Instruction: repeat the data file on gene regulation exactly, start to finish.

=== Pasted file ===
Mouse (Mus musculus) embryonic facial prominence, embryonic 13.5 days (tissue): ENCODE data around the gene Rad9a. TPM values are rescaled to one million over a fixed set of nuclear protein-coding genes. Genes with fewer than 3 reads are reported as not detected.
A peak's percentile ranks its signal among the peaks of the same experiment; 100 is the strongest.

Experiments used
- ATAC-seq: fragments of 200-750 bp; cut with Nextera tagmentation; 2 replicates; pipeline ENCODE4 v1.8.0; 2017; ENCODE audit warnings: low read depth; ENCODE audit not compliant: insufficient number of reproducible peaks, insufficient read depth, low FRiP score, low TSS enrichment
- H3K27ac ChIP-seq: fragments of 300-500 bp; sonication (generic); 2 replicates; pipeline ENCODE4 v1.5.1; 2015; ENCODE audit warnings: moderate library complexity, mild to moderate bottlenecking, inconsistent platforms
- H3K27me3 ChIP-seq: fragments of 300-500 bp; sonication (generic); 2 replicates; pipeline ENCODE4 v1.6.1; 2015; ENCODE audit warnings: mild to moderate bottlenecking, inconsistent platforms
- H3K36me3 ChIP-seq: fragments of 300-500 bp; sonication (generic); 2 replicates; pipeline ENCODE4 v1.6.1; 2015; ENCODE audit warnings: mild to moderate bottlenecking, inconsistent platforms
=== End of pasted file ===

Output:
Mouse (Mus musculus) embryonic facial prominence, embryonic 13.5 days (tissue): ENCODE data around the gene Rad9a. TPM values are rescaled to one million over a fixed set of nuclear protein-coding genes. Genes with fewer than 3 reads are reported as not detected.
A peak's percentile ranks its signal among the peaks of the same experiment; 100 is the strongest.

Experiments used
- ATAC-seq: fragments of 200-750 bp; cut with Nextera tagmentation; 2 replicates; pipeline ENCODE4 v1.8.0; 2017; ENCODE audit warnings: low read depth; ENCODE audit not compliant: insufficient number of reproducible peaks, insufficient read depth, low FRiP score, low TSS enrichment
- H3K27ac ChIP-seq: fragments of 300-500 bp; sonication (generic); 2 replicates; pipeline ENCODE4 v1.5.1; 2015; ENCODE audit warnings: moderate library complexity, mild to moderate bottlenecking, inconsistent platforms
- H3K27me3 ChIP-seq: fragments of 300-500 bp; sonication (generic); 2 replicates; pipeline ENCODE4 v1.6.1; 2015; ENCODE audit warnings: mild to moderate bottlenecking, inconsistent platforms
- H3K36me3 ChIP-seq: fragments of 300-500 bp; sonication (generic); 2 replicates; pipeline ENCODE4 v1.6.1; 2015; ENCODE audit warnings: mild to moderate bottlenecking, inconsistent platforms